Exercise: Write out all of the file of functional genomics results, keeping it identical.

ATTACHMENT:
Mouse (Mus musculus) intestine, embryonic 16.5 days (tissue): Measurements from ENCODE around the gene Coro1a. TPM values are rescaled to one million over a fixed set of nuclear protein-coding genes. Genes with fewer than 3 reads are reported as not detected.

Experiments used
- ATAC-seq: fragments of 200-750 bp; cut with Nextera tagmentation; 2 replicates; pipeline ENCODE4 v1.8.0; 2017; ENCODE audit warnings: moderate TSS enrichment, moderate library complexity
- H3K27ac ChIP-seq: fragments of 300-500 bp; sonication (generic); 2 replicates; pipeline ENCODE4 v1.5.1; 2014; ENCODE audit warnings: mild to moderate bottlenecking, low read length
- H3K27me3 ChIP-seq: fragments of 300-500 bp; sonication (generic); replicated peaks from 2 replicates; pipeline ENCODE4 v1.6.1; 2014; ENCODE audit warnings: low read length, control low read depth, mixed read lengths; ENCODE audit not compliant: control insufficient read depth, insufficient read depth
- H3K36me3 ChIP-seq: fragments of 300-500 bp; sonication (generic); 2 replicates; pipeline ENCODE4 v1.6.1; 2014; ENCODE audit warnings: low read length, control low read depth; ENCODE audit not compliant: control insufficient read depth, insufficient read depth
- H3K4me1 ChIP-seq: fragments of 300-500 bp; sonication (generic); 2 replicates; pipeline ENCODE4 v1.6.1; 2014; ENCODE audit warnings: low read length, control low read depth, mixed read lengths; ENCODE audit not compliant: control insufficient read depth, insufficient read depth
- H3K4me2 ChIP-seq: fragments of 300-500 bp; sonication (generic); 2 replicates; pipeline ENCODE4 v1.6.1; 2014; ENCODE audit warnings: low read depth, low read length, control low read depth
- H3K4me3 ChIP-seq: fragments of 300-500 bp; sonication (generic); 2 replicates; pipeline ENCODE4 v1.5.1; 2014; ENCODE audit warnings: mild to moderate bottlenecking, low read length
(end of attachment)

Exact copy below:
Mouse (Mus musculus) intestine, embryonic 16.5 days (tissue): Measurements from ENCODE around the gene Coro1a. TPM values are rescaled to one million over a fixed set of nuclear protein-coding genes. Genes with fewer than 3 reads are reported as not detected.

Experiments used
- ATAC-seq: fragments of 200-750 bp; cut with Nextera tagmentation; 2 replicates; pipeline ENCODE4 v1.8.0; 2017; ENCODE audit warnings: moderate TSS enrichment, moderate library complexity
- H3K27ac ChIP-seq: fragments of 300-500 bp; sonication (generic); 2 replicates; pipeline ENCODE4 v1.5.1; 2014; ENCODE audit warnings: mild to moderate bottlenecking, low read length
- H3K27me3 ChIP-seq: fragments of 300-500 bp; sonication (generic); replicated peaks from 2 replicates; pipeline ENCODE4 v1.6.1; 2014; ENCODE audit warnings: low read length, control low read depth, mixed read lengths; ENCODE audit not compliant: control insufficient read depth, insufficient read depth
- H3K36me3 ChIP-seq: fragments of 300-500 bp; sonication (generic); 2 replicates; pipeline ENCODE4 v1.6.1; 2014; ENCODE audit warnings: low read length, control low read depth; ENCODE audit not compliant: control insufficient read depth, insufficient read depth
- H3K4me1 ChIP-seq: fragments of 300-500 bp; sonication (generic); 2 replicates; pipeline ENCODE4 v1.6.1; 2014; ENCODE audit warnings: low read length, control low read depth, mixed read lengths; ENCODE audit not compliant: control insufficient read depth, insufficient read depth
- H3K4me2 ChIP-seq: fragments of 300-500 bp; sonication (generic); 2 replicates; pipeline ENCODE4 v1.6.1; 2014; ENCODE audit warnings: low read depth, low read length, control low read depth
- H3K4me3 ChIP-seq: fragments of 300-500 bp; sonication (generic); 2 replicates; pipeline ENCODE4 v1.5.1; 2014; ENCODE audit warnings: mild to moderate bottlenecking, low read length